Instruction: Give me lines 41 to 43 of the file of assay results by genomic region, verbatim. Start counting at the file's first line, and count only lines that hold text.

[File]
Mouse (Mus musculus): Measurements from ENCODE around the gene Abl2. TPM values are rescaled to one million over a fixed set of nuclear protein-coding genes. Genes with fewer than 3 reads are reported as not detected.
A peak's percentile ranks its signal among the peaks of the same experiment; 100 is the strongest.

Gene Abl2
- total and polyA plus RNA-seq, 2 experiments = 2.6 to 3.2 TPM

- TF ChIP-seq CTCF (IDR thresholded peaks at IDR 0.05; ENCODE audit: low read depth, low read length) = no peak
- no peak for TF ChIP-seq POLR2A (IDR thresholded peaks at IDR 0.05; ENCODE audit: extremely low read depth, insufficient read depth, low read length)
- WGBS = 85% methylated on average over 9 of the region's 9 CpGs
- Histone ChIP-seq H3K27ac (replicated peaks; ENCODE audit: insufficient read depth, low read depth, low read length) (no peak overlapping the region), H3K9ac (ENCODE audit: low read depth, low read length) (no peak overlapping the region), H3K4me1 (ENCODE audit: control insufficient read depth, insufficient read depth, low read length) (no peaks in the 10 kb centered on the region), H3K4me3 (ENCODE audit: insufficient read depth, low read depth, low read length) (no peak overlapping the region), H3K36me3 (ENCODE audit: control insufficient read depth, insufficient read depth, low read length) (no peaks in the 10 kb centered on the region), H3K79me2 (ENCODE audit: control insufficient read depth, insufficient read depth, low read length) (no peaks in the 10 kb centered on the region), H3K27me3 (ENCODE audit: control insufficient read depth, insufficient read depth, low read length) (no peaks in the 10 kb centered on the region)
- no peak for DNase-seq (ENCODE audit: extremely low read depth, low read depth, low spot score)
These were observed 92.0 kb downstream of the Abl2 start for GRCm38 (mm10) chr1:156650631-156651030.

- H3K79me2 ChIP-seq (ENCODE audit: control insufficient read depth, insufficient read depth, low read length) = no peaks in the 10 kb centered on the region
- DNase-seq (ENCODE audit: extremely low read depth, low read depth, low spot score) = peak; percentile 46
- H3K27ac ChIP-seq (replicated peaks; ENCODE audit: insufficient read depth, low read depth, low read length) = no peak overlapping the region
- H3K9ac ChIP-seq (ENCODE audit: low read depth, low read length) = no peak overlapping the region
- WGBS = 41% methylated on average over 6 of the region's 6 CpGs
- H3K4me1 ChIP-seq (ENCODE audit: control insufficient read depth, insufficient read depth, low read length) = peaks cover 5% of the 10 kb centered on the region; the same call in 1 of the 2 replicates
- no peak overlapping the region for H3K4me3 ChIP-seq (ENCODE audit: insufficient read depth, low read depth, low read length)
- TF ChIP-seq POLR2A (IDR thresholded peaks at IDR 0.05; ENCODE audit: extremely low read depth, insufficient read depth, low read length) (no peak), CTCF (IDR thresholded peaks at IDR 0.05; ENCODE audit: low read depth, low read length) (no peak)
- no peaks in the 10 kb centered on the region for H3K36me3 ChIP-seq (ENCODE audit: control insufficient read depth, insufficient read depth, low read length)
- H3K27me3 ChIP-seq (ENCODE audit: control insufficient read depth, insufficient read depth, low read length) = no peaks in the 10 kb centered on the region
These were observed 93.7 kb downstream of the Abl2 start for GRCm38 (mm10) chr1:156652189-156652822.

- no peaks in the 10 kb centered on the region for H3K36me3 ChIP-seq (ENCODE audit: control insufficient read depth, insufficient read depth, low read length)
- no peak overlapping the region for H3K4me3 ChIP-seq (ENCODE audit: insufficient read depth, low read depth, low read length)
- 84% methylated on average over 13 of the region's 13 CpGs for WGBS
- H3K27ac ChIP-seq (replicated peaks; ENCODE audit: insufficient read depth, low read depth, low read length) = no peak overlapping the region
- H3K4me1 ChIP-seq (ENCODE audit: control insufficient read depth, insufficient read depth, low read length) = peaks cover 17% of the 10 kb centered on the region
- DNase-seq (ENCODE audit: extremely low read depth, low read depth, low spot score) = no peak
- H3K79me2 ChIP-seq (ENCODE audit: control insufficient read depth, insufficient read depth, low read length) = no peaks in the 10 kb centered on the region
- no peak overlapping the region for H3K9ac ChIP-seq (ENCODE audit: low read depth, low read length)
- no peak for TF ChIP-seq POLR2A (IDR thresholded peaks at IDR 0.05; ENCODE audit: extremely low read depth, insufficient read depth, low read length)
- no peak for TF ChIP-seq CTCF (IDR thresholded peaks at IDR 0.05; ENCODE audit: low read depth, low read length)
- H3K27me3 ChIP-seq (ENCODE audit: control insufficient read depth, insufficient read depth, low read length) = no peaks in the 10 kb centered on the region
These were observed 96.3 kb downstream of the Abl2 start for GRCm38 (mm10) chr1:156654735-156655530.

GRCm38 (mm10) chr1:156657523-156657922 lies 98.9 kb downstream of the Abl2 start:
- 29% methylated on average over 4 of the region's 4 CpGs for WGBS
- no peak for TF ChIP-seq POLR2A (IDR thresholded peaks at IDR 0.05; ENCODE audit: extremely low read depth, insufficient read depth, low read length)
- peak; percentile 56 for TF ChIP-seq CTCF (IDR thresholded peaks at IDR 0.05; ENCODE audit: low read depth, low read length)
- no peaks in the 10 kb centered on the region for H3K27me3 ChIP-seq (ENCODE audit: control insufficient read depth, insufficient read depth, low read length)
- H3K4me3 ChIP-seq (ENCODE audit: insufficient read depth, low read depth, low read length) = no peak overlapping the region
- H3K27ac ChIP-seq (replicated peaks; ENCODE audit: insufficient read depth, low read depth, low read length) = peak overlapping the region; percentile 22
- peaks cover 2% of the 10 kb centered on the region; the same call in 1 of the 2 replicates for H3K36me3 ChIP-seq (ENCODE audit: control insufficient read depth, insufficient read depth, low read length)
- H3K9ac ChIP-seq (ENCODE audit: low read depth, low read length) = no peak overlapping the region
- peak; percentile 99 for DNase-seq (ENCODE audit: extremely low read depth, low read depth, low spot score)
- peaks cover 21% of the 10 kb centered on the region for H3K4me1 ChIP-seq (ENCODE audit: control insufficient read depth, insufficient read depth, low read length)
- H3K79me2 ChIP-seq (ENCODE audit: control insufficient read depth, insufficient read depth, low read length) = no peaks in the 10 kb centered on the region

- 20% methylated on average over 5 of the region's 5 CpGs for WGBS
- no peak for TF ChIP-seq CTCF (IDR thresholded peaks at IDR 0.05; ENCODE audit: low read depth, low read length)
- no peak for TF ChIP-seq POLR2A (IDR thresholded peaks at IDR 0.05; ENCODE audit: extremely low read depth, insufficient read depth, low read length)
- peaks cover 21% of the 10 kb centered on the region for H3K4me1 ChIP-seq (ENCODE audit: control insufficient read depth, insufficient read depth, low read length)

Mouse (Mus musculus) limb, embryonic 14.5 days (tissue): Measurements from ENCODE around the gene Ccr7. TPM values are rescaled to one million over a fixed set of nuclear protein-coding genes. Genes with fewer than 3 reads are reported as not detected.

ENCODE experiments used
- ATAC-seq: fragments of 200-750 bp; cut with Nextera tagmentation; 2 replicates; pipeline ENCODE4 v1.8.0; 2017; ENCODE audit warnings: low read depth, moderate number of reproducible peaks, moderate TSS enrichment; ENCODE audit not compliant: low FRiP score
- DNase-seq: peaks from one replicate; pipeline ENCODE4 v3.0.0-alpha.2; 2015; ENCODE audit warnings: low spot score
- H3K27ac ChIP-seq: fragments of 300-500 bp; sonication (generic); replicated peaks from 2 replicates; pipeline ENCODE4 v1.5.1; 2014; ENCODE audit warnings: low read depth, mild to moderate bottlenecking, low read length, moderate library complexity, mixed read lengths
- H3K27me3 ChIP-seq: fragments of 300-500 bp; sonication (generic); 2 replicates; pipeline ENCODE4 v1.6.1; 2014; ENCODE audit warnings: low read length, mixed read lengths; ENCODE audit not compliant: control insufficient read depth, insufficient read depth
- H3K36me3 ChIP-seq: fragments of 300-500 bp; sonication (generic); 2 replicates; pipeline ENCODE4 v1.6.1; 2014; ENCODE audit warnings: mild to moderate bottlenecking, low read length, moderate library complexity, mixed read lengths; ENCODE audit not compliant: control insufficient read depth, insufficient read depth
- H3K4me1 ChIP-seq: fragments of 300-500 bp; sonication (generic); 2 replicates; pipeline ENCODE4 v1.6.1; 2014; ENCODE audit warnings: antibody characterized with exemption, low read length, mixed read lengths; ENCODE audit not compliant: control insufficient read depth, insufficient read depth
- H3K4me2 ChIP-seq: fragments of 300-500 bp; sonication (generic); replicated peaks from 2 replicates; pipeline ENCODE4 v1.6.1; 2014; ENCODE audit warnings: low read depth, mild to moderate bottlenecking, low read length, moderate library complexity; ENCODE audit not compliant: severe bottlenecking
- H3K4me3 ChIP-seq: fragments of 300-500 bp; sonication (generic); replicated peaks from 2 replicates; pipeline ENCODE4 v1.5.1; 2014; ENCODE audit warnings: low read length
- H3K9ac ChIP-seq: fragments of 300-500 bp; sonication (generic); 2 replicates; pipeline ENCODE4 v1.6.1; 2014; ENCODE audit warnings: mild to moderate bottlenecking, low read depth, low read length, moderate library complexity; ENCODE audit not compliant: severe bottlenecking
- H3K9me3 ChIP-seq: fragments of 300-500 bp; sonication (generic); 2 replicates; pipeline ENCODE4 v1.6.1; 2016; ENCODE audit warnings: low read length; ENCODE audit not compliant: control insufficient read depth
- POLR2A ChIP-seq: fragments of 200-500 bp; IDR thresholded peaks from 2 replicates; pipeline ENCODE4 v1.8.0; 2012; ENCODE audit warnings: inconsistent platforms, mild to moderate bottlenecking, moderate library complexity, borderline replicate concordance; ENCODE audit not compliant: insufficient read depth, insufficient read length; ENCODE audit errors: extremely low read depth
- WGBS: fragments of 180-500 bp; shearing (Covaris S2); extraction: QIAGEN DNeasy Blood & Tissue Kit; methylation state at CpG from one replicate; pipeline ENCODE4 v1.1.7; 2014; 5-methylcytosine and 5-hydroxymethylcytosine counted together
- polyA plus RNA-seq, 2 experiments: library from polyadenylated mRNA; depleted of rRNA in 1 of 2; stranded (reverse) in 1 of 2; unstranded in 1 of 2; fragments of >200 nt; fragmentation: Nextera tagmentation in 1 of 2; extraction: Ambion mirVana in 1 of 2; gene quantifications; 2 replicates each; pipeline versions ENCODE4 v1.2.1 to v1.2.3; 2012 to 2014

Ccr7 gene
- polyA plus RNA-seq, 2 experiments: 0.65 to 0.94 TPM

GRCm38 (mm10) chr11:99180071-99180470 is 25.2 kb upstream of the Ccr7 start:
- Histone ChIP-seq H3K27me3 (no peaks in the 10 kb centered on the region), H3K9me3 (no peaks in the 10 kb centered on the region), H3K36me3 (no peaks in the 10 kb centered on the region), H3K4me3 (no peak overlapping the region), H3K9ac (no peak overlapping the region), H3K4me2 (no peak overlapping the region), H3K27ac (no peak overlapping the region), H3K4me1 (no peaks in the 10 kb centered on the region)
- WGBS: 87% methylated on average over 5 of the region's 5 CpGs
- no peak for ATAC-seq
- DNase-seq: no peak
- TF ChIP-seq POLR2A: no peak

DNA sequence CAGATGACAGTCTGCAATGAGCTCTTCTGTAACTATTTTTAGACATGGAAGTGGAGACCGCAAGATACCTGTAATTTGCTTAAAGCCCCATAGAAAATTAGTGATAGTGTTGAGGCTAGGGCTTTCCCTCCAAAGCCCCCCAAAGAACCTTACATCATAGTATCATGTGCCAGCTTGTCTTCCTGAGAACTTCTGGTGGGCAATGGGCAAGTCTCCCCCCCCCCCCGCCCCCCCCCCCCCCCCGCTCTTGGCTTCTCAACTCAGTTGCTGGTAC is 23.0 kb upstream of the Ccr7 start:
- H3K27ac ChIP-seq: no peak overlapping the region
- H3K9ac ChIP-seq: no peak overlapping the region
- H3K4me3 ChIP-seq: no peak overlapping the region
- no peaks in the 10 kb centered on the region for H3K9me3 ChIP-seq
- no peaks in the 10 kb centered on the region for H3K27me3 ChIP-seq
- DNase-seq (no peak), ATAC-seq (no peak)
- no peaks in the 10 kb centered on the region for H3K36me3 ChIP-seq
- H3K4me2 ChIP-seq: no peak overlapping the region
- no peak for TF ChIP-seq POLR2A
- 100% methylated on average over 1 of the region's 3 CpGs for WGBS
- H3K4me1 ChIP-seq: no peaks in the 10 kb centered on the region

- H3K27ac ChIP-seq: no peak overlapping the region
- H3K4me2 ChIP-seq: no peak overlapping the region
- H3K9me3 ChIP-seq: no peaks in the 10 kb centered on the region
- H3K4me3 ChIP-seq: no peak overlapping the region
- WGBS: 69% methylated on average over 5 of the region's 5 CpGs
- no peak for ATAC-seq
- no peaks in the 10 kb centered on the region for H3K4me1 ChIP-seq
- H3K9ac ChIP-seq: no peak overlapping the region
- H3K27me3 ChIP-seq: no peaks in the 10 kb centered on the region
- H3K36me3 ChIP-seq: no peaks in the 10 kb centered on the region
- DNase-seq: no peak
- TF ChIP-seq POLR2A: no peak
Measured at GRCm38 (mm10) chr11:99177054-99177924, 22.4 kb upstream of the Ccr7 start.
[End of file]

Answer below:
- peaks cover 2% of the 10 kb centered on the region; the same call in 1 of the 2 replicates for H3K36me3 ChIP-seq (ENCODE audit: control insufficient read depth, insufficient read depth, low read length)
- H3K9ac ChIP-seq (ENCODE audit: low read depth, low read length) = no peak overlapping the region
- peak; percentile 99 for DNase-seq (ENCODE audit: extremely low read depth, low read depth, low spot score)